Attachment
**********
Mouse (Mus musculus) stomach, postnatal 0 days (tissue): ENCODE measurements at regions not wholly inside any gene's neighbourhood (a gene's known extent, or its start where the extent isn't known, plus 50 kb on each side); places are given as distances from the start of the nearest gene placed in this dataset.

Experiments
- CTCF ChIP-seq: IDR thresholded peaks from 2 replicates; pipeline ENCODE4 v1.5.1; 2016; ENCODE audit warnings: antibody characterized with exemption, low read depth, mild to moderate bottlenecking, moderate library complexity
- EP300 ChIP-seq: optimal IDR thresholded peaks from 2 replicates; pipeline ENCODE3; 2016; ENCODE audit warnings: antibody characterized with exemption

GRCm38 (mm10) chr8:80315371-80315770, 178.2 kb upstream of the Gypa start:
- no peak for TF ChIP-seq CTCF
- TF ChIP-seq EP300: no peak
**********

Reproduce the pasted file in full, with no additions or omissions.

Mouse (Mus musculus) stomach, postnatal 0 days (tissue): ENCODE measurements at regions not wholly inside any gene's neighbourhood (a gene's known extent, or its start where the extent isn't known, plus 50 kb on each side); places are given as distances from the start of the nearest gene placed in this dataset.

Experiments
- CTCF ChIP-seq: IDR thresholded peaks from 2 replicates; pipeline ENCODE4 v1.5.1; 2016; ENCODE audit warnings: antibody characterized with exemption, low read depth, mild to moderate bottlenecking, moderate library complexity
- EP300 ChIP-seq: optimal IDR thresholded peaks from 2 replicates; pipeline ENCODE3; 2016; ENCODE audit warnings: antibody characterized with exemption

GRCm38 (mm10) chr8:80315371-80315770, 178.2 kb upstream of the Gypa start:
- no peak for TF ChIP-seq CTCF
- TF ChIP-seq EP300: no peak